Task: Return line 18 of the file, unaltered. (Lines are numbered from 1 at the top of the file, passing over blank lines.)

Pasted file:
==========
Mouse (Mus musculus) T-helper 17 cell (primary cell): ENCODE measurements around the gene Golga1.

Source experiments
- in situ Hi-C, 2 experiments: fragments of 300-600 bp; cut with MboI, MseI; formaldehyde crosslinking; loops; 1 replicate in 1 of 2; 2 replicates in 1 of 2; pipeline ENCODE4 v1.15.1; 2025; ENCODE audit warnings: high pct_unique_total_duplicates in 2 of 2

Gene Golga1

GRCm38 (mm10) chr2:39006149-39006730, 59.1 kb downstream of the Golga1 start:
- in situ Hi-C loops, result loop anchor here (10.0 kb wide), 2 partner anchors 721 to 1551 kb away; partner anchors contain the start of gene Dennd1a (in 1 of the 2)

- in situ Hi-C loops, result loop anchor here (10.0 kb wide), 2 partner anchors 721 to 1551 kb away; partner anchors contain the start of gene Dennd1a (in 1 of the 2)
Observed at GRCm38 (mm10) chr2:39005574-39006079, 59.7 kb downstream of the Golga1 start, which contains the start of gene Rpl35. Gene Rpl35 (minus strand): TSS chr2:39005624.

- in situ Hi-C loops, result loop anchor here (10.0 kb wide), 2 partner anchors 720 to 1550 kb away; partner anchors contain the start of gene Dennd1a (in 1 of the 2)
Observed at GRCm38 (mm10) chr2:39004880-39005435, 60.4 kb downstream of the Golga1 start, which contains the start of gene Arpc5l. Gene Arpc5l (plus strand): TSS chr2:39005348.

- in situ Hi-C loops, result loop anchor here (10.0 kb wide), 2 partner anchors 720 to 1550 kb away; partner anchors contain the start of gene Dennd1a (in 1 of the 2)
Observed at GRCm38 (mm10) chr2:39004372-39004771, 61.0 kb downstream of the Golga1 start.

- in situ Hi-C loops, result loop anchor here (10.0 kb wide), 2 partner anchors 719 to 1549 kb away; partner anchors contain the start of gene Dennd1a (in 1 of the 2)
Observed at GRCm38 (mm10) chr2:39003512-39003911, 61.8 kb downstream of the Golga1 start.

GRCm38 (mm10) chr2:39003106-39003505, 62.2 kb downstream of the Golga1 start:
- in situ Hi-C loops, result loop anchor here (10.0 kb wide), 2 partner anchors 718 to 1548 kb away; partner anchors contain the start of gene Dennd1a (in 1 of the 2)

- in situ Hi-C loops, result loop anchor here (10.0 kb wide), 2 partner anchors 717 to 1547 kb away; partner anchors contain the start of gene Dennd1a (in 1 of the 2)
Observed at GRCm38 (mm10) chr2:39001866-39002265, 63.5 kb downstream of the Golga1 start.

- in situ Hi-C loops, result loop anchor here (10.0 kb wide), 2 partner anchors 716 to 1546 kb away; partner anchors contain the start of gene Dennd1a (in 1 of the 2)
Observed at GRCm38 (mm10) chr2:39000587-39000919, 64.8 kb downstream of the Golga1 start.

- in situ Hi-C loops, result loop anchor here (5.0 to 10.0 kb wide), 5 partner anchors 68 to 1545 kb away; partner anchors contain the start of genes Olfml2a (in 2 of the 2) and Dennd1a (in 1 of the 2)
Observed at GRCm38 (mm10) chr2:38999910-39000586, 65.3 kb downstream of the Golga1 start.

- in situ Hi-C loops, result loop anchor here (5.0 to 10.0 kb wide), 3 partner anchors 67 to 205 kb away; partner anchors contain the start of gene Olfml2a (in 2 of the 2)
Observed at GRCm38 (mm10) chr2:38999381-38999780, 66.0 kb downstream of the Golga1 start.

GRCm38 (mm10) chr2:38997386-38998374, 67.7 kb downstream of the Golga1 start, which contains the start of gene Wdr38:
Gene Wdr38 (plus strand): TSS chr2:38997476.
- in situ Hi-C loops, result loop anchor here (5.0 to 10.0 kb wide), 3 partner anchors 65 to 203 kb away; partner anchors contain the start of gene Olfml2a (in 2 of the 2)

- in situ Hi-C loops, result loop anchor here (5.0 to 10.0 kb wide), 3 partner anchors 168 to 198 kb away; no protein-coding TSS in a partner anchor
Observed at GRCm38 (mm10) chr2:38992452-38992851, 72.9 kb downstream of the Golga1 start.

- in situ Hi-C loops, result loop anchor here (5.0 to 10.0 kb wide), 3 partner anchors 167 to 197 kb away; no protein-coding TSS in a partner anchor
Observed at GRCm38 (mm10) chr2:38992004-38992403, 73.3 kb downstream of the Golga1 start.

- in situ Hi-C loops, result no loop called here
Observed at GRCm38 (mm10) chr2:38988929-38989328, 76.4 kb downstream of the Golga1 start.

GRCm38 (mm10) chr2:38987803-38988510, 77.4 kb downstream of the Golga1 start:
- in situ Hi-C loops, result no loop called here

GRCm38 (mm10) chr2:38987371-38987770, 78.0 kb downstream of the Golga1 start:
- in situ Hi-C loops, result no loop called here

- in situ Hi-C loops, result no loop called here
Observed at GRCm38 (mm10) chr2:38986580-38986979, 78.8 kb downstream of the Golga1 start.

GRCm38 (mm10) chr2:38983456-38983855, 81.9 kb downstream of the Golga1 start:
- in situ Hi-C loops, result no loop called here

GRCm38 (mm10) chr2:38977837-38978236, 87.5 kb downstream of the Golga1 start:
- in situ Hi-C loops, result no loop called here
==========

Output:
Observed at GRCm38 (mm10) chr2:39001866-39002265, 63.5 kb downstream of the Golga1 start.